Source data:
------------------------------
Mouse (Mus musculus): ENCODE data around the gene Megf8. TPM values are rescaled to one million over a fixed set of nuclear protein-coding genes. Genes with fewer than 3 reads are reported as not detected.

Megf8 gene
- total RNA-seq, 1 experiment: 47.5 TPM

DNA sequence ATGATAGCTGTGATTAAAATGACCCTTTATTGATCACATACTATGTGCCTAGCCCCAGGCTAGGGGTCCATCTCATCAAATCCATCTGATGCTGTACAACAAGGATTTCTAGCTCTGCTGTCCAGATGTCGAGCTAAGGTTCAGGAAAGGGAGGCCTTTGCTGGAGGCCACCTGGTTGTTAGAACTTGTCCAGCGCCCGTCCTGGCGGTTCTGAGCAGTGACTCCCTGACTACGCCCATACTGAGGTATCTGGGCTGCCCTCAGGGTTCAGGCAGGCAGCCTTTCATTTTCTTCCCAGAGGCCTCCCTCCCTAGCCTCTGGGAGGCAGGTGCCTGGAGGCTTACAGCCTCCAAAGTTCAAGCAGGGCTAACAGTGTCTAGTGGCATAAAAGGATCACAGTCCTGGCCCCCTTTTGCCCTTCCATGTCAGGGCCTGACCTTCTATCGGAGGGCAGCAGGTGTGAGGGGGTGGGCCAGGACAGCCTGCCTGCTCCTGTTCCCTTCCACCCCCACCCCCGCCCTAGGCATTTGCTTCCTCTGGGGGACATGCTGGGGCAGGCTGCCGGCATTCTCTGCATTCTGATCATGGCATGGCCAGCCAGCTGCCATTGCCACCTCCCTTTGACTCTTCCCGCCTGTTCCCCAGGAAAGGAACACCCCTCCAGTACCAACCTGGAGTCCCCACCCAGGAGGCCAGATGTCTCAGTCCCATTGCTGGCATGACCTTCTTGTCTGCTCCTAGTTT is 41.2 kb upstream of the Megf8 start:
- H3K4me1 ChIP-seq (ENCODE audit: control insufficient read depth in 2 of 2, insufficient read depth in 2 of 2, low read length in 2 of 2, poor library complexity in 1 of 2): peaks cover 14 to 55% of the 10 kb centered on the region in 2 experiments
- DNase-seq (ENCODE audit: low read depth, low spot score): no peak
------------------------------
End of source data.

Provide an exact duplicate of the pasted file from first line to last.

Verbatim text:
Mouse (Mus musculus): ENCODE data around the gene Megf8. TPM values are rescaled to one million over a fixed set of nuclear protein-coding genes. Genes with fewer than 3 reads are reported as not detected.

Megf8 gene
- total RNA-seq, 1 experiment: 47.5 TPM

DNA sequence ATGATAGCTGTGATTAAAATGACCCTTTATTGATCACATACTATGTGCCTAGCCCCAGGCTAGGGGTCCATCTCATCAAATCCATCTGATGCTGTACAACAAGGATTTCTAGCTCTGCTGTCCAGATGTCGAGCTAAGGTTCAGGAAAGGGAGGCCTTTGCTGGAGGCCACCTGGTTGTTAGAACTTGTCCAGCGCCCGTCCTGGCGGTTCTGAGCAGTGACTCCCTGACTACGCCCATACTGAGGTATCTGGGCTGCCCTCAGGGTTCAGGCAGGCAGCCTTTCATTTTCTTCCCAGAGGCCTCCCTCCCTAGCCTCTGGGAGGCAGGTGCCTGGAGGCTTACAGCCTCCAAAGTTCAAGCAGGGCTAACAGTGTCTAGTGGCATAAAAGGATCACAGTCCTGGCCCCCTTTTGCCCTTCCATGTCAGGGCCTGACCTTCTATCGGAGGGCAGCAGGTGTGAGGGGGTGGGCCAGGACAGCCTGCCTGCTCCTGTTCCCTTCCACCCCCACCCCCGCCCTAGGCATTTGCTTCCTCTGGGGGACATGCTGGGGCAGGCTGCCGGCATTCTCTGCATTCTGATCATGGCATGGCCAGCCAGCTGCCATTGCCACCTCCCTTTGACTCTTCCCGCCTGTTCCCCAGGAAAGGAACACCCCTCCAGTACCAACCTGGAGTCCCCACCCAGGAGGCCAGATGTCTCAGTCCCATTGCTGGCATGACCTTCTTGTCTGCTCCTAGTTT is 41.2 kb upstream of the Megf8 start:
- H3K4me1 ChIP-seq (ENCODE audit: control insufficient read depth in 2 of 2, insufficient read depth in 2 of 2, low read length in 2 of 2, poor library complexity in 1 of 2): peaks cover 14 to 55% of the 10 kb centered on the region in 2 experiments
- DNase-seq (ENCODE audit: low read depth, low spot score): no peak